I eagerly anticipated this read after reading A Fine Balance two years ago. Mistry is an incredibly good storyteller and Family Matters reaffirms that fact. The title of the book works in two ways. It affirms the criticality of the family unit, on one hand, while it delves into matters of a particular family, on another hand. Either way, the title of the book does justice to its content and plot.

Family Matters explores the changes and disruptions in a Parsi extended family that is trying to keep up in the city of Mumbai (then recently changed from Bombay). The disruptions are caused by the claustrophobic living conditions occasioned by an overpopulated city on one hand and the living conditions of most of the characters in the book. The changes are due to the failing health of a retired professor of literature, Nariman Vakeel. At 79 years, he breaks his ankle and coupled with his fast-deteriorating Parkinson disease, he needs extensive home care. These health issues demand extensive changes to his extended family; his unmarried middle-aged step-children, Jal and Coomy, his daughter, Roxana and her husband, Yezad and their two pre-teen sons, Murad and Jehangir.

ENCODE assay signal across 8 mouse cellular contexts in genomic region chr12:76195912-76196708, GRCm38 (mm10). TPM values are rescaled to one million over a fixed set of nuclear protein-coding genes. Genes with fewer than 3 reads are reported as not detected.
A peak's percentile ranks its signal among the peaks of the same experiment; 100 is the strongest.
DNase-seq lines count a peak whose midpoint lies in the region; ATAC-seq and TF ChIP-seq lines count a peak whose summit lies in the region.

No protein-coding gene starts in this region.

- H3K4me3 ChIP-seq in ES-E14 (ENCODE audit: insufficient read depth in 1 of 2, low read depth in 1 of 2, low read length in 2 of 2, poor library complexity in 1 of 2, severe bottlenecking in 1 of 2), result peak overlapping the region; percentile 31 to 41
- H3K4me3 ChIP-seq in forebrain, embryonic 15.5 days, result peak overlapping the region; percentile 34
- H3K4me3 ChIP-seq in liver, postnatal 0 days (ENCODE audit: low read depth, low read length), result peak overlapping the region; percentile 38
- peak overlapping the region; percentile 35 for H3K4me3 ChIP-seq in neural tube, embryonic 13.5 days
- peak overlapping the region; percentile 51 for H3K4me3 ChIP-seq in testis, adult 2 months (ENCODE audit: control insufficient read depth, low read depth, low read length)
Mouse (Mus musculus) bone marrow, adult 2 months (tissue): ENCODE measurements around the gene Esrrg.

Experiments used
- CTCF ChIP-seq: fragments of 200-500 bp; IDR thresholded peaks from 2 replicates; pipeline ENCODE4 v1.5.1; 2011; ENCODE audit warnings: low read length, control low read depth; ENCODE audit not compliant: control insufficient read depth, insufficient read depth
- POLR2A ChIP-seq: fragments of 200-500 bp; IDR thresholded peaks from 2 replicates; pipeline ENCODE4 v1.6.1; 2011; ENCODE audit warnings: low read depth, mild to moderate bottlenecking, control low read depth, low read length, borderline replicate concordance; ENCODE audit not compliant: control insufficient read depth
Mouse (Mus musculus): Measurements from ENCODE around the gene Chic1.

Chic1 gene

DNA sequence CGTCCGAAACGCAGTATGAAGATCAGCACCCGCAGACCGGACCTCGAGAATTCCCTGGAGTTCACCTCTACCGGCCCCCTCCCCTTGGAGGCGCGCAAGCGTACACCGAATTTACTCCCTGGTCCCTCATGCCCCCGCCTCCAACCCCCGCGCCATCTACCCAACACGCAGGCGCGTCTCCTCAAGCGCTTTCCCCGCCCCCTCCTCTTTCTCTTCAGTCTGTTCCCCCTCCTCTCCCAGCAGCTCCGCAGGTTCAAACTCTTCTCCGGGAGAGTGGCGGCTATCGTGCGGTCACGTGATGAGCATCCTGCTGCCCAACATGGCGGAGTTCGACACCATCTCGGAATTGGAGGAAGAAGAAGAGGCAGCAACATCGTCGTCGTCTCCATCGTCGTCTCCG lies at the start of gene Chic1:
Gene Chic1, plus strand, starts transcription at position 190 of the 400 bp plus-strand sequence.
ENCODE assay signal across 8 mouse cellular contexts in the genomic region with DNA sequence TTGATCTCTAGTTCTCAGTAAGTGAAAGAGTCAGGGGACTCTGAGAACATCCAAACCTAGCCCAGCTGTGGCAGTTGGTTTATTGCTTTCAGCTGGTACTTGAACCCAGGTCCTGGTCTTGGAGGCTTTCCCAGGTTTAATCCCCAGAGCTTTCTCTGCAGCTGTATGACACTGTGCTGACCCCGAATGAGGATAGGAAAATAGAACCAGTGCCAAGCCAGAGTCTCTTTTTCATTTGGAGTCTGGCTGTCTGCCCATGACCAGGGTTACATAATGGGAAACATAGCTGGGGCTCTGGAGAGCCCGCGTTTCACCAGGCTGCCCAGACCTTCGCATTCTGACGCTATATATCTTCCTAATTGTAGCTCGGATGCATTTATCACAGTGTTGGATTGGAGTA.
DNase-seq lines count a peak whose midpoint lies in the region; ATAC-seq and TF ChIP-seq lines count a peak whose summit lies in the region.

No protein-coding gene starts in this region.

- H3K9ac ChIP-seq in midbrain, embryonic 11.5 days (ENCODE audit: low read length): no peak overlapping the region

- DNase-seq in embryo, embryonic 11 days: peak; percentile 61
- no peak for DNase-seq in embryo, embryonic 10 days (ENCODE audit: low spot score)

Family Matters is an exploration that focuses on the domestic crisis of Nariman Vakeel’s extended family. The beauty of it is that every voice is heard, everyone’s crisis is fully pulsated and the readers are drawn into each of the protagonists. Be it the repercussion of Vakeel’s arranged marriage and his lingering devotion to his long-dead lover Lucy (a non-Parsi who his parents forbade him from marrying), Yezad’s crisis of conscience either when playing Matka or contemplating to help himself to his employer’s cash that is in his custody or Jehangir’s bribe-taking while performing his duties as a class captain in class. In economic and unobstructive prose, the reader gets drawn into the struggles of daily living that this family of three generations contends with, and all within the context of Bombay which is bursting at its seams with population explosion, dilapidating infrastructure and religious fundamentalism. Through the three generations of this family, we explore their failings, their hypocrisy, forgiveness and constant attempts to remain a family despite the constant bickering. Mistry is an excellent storyteller and in his pen, ordinary everyday domestic matters soar into an epic novel.


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